A while ago, a friend said to me, “I’d hoped you would participate more in the school activities…eat lunch with us, maybe go to chapel.”
I froze. My mind whirred with responses, some excuses, some truths: “The lunches are too expensive. I forgot. A lot of the time I’m busy! Sometimes I’m too socially tired to leave my room because I’m scared I’ll run into someone and have to make small talk!”
Instead, I answered with a more palatable truth. “I want home to be somewhere where nothing happens.”
My friend stared at me, and I could see their brain desperately trying to understand what I had said. Finally, still with a confused look on their face, they said, “Okay.”
I agonized about this interaction for DAYS. There was a human being on the planet who was less than 100% thrilled with me!! I was gratified to see that I have grown somewhat, because almost instantly one part of my brain lit up and assured me: “It doesn’t matter if everyone understands or approves of you, so long as you understand and approve of yourself.” This was a very comforting thought until I got distracted and my gut reaction (BE PERFECT ALWAYS) reminded me of my failure.
I kept thinking:
I should participate more.
I should be more social.
I should take advantage of the relationships here.
I should be grateful of the space people have made for me here.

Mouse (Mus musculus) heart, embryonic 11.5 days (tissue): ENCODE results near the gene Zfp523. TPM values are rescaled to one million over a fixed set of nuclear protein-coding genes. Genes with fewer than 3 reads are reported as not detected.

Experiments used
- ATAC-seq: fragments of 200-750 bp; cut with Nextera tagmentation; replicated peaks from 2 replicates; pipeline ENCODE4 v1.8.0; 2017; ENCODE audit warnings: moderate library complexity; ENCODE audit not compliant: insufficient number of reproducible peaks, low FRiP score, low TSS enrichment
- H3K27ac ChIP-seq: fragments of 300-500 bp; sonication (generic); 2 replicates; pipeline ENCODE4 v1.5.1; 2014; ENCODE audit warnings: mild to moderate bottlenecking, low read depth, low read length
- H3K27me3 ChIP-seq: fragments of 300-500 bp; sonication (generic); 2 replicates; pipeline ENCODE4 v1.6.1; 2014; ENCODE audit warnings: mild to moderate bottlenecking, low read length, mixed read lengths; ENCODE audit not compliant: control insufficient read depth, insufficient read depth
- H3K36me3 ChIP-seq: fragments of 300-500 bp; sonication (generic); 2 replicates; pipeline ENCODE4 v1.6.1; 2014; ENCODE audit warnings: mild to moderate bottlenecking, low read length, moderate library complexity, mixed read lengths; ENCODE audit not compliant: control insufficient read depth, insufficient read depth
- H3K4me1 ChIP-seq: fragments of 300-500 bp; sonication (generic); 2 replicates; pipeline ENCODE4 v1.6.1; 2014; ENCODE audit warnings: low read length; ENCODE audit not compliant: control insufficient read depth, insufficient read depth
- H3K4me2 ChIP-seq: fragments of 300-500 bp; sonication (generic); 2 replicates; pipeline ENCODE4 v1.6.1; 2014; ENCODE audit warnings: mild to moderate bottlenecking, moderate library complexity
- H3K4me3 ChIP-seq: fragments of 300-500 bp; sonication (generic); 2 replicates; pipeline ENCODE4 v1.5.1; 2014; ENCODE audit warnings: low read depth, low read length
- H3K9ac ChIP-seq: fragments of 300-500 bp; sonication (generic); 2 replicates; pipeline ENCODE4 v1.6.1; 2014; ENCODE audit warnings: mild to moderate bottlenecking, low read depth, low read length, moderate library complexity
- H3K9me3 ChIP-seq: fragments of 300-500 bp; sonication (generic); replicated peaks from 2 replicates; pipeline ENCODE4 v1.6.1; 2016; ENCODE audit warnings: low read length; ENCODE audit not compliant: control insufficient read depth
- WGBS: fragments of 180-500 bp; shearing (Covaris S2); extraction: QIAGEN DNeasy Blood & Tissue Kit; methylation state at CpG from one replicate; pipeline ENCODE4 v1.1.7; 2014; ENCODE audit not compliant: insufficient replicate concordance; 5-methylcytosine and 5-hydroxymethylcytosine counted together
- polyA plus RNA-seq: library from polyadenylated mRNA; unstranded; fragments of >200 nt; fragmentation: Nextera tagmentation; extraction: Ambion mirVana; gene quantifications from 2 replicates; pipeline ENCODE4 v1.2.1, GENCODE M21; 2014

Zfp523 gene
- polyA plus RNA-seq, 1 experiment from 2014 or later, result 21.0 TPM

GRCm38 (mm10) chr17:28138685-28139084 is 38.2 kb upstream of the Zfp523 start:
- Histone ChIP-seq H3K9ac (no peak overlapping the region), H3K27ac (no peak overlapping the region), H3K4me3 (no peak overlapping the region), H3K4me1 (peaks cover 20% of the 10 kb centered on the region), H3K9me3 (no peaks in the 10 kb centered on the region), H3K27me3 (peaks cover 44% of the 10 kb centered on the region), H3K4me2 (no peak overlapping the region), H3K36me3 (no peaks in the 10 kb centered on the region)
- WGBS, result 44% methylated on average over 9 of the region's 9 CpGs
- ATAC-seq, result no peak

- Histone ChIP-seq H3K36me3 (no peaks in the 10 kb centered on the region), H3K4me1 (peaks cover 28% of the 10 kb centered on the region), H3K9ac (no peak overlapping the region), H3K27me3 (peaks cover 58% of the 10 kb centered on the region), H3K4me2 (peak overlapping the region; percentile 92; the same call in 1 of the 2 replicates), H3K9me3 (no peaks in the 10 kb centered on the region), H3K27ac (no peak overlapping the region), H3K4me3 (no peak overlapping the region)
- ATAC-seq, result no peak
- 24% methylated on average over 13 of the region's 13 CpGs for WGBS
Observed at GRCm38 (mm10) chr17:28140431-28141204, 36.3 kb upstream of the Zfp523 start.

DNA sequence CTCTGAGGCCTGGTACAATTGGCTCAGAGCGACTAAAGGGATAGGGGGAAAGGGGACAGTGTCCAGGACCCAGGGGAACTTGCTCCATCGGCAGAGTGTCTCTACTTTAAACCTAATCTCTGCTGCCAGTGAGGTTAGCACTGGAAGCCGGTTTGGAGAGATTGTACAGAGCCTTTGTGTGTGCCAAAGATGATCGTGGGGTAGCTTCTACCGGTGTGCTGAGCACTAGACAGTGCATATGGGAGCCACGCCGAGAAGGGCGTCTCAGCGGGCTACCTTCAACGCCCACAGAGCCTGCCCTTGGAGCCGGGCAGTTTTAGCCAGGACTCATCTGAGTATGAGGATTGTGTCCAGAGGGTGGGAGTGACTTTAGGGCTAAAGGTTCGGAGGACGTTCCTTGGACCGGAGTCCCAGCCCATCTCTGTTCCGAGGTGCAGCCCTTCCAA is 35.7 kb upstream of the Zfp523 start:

Should is just about one of the heaviest words to bear. It is a constant reminder that “you are not good enough!” and “haha, nice try, but you’re still a failure!”
On top of this was a lot of confusion. I couldn’t approve of myself because I couldn’t understand myself. The thing is, I’m GOOD at making friends. I love meeting new people! I love hearing people’s stories! I love new experiences! So why don’t I want to eat lunch with a bunch of people who have never been anything but nice to me?
And then I had my eureka moment.
I mentally backtracked to college. I spent TWO YEARS hanging out almost exclusively with my roommates: Whitney, Josephine, and Ashley. While there were other cool people who I occasionally spent time with, it wasn’t until my junior year that I found a group of people that I felt comfortable with.
I jumped forward to Senegal, and then to Dallas, where in both cases, I spent all my time hanging out with Liz. It was only when she moved away from Dallas that I really started investing in other people and found a group of people I felt comfortable with.
Huh, I thought. Apparently, when I move to a new place, I need an ENORMOUS amount of time to cling to a safety blanket of a person before I feel comfortable enough to branch out and invest in other people. I need a lot more space and personal time than usual, and uninhibited “fun” usually only happens with a special person or two.
I understood myself! I could even approve of myself, because I suddenly saw my desire (and need) for a private space to call home as a necessity that allows me to work well, serve well, and socialize well. It might be a bit weird, but it’s how I work, and when I follow my wiring, everything runs so much more smoothly.
I should be someone I’m not.
No! I am who I am, an introvert who loves people and has a hard time figuring out how to do both without self-imploding. That makes me interesting! That makes me better empathize with people, because I’m like, “You talked to five people today! You’re already a superhero!!”
So while I still wish everyone were 100% pleased with me all the time, I’m slowly learning that it’s more important to be 100% pleased with myself all the time. And maybe as I grow closer to that goal, I’ll find that I care less and less what other people think I should do or be.